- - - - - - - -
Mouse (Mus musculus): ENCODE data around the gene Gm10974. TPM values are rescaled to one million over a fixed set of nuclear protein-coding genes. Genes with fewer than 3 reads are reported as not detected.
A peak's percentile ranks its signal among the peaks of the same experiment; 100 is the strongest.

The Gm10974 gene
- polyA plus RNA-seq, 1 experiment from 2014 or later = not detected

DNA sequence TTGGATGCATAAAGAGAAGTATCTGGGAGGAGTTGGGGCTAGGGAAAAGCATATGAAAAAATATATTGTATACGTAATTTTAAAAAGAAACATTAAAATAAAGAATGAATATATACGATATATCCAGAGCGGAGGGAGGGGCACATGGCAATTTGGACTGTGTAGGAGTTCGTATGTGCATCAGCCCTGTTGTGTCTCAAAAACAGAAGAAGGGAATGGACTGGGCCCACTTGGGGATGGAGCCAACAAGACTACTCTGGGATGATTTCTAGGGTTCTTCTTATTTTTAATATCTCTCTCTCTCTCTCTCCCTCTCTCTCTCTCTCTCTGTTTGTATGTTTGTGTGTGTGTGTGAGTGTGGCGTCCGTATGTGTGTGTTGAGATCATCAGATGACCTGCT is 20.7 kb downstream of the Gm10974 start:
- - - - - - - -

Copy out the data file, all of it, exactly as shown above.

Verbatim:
Mouse (Mus musculus): ENCODE data around the gene Gm10974. TPM values are rescaled to one million over a fixed set of nuclear protein-coding genes. Genes with fewer than 3 reads are reported as not detected.
A peak's percentile ranks its signal among the peaks of the same experiment; 100 is the strongest.

The Gm10974 gene
- polyA plus RNA-seq, 1 experiment from 2014 or later = not detected

DNA sequence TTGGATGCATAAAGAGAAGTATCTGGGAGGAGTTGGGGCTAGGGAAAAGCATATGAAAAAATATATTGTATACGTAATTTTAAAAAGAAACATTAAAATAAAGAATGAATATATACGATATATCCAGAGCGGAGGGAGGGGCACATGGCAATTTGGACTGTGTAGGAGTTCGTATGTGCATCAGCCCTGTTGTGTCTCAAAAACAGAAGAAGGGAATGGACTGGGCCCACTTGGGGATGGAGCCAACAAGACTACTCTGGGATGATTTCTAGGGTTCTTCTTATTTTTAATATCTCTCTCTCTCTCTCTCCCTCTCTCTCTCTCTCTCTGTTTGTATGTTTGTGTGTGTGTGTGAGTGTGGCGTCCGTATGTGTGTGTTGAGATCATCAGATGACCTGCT is 20.7 kb downstream of the Gm10974 start: